If you’ve been on Twitter the past couple of days, you may have seen the minor skirmish over Riptide’s Belongingverse, a website created in 2011 by Rachel Haimowitz and presented via Riptide Publishing, which straddled the line between book promotion and slave fantasy content like classified ads for the purchase of human slaves and stories written about slave-master relationships.
We’ve had a number of discussions here at Dear Author about hard limits and reader consent in Romance for fantasy scenarios. I may be the most expansive about boundaries when it comes to Dear Author reviewers, and even I was a little freaked out when I saw the original Belongingverse website up a couple of weeks ago.
At the time, I put the whole issue aside to think about and work through. In general, I absolutely believe that taboo fantasies are often those that need the most protection from censorship and moral condemnation for those who enjoy them. But my own lines tend to get bright and hard around the fetishization and eroticization of slavery – the erotic-exotic connotations, the US historical context, the common Orientalist implications, and myriad issues around subjugation and dehumanization.
And beyond all that, I was having difficulty with the ambiguity in the term Belongingverse, especially in trying to figure out whether I thought the whole thing was even intellectually coherent (e.g. using the concept of belonging in terms of ownership/property v. community membership and participation). I still haven’t fully unpacked my own thoughts and feelings about a world called Belonging, but clearly the concept and its execution have reached a flashpoint, providing a good opportunity to talk about some of the more controversial issues and implications, especially around how the books were being marketed via the website (which, as of yesterday, has been taken down).
To provide some background, author and co-owner of Riptide, Aleksandr Voinov, who also has a book in the mix, described Belongingverse as “the same as our world, just slavery was never abolished.” According to Voinov, Riptide co-owner and Managing Editor Rachel Haimowitz originally conceptualized this alternate world, which included books published by several houses, including Noble Romance. Among the fiction is what has been described as Anderson Cooper RPF/FF, including a website that provided backstory for news anchor and slave Daniel Halstrom. One book featuring Halstrom’s character, Anchored, by Rachel Haimowitz, was reviewed at Dear Author by now-Riptide Senior Editor Sarah Frantz and included the following commentary:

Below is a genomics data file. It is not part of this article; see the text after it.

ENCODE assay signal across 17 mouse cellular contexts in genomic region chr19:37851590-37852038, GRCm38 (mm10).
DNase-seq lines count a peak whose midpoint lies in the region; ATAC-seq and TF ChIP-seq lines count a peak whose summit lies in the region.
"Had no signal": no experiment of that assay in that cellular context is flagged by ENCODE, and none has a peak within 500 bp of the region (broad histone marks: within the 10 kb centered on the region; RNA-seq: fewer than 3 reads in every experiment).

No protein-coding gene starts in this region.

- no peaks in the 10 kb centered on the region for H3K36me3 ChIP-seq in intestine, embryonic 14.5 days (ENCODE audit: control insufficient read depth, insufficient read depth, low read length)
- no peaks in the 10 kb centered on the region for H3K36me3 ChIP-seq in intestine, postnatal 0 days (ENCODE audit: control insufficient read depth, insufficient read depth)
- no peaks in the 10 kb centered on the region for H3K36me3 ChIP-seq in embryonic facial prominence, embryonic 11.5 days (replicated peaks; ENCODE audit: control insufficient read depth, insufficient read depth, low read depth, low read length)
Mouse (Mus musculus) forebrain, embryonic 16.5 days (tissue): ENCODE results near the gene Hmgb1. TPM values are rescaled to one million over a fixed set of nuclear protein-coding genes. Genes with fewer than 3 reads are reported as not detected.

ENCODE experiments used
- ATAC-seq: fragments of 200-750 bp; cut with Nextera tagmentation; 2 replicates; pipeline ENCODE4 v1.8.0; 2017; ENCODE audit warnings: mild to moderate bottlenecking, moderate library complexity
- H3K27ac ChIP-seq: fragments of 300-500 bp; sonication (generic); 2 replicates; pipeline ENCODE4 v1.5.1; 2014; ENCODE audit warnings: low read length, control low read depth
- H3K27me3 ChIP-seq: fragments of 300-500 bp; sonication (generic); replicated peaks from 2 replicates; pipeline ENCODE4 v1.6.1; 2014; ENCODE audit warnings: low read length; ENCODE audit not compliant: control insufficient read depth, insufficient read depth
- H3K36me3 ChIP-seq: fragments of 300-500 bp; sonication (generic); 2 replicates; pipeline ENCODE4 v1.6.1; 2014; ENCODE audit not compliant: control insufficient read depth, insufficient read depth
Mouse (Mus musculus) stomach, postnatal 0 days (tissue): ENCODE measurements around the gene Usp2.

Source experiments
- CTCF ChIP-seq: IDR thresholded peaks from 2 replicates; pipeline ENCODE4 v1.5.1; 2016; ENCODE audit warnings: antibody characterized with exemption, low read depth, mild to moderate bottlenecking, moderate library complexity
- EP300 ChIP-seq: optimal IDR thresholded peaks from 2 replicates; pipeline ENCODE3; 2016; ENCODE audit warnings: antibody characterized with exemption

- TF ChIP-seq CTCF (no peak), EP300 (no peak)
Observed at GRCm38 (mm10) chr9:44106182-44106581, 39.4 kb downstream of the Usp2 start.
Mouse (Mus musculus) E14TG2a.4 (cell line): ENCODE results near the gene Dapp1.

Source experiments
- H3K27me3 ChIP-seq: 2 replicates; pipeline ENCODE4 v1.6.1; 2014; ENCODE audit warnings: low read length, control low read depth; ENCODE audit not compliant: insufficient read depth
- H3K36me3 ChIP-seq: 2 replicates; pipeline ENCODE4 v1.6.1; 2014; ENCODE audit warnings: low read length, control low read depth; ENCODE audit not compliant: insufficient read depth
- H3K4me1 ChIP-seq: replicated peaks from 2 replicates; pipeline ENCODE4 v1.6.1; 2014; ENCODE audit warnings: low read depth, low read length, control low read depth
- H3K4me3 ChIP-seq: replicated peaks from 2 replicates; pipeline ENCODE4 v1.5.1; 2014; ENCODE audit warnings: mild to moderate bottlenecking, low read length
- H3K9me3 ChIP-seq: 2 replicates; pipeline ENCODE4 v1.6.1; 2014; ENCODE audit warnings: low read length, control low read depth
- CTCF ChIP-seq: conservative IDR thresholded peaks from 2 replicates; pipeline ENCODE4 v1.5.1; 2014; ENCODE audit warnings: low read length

It’s not racially-based slavery; it’s just that there’s modern society…with slaves. And no one questions that. While the main character Daniel questions some things he’s told to do, he never questions that he should be punished for not doing them. I sometimes enjoy stories set in slave universes, but that’s when they’re obviously fantasies, and I still prefer for there to be some indication that the narrative disapproves of the slavery. This book was, honestly, an excuse for non-consensual torture porn — Daniel is viciously beaten and gang raped as punishment, two scenes which comprise the bulk of the narrative — with the implicit narrative understanding that readers are supposed to see that this is acceptable and can be overcome emotionally by a caring sexual partner (who was stupid enough in the first place to send you to be gang-raped because he didn’t seem to understand how his own damn world worked).
Additionally, there were “testimonials” from those in “voluntary conscription.” For example, 20-year-old Wendy Chen:
“I know I’m not the smartest girl in the world, but everyone’s always told me how pretty and talented I am. I dropped out of high school to look for work in New York, but in eighteen months, all I found was two modeling shoots and a short-run musical. I started getting high to get through the long days. I was nineteen and thought my life was over. But Brooklyn Beauties saw something in me, bought me out and cleaned me up. Now I’ve got more modeling offers than I can handle, and rich men take me to fancy parties every week. I’m six months clean, and I’ve never been happier. Thank you, Brooklyn Beauties!”
Another section, “Slaves for Sale,” was formatted as a classifieds page, and offered entries like this:
Perfect for Your Darker Desires
Male, age 24, 5’11, 170 lbs of lean muscle. Blond hair, blue eyes, fair skin that reddens well. Companion trained at Nevada Arts, w/same owner since graduation. Good w/men, women, couples, large groups. Specialties inc. dancing, tumbling, classical literature, art history, drawing/painting. Impeccably obedient. Suffers beautifully. Photos avail. w/credit check, inc. bondage nudes. Truly a gem among gems—don’t let him get away! Taking offers from $995K and up.
From ownership to voluntary and forced “service,” Belonging was clearly designed to be an ongoing project, with facets of the society to be explored through related books.
Because most of the pages have been removed, it’s difficult to experience the Belongingverse in the way it was originally imagined, but what makes it even more difficult is that in place of the main page, Riptide has provided an extensive explanation of the site’s intent to be an “immersive website . . . to heighten a reader’s experience of the oppression of slavery by showcasing the horrifying reality of it.” The statement goes on to assert: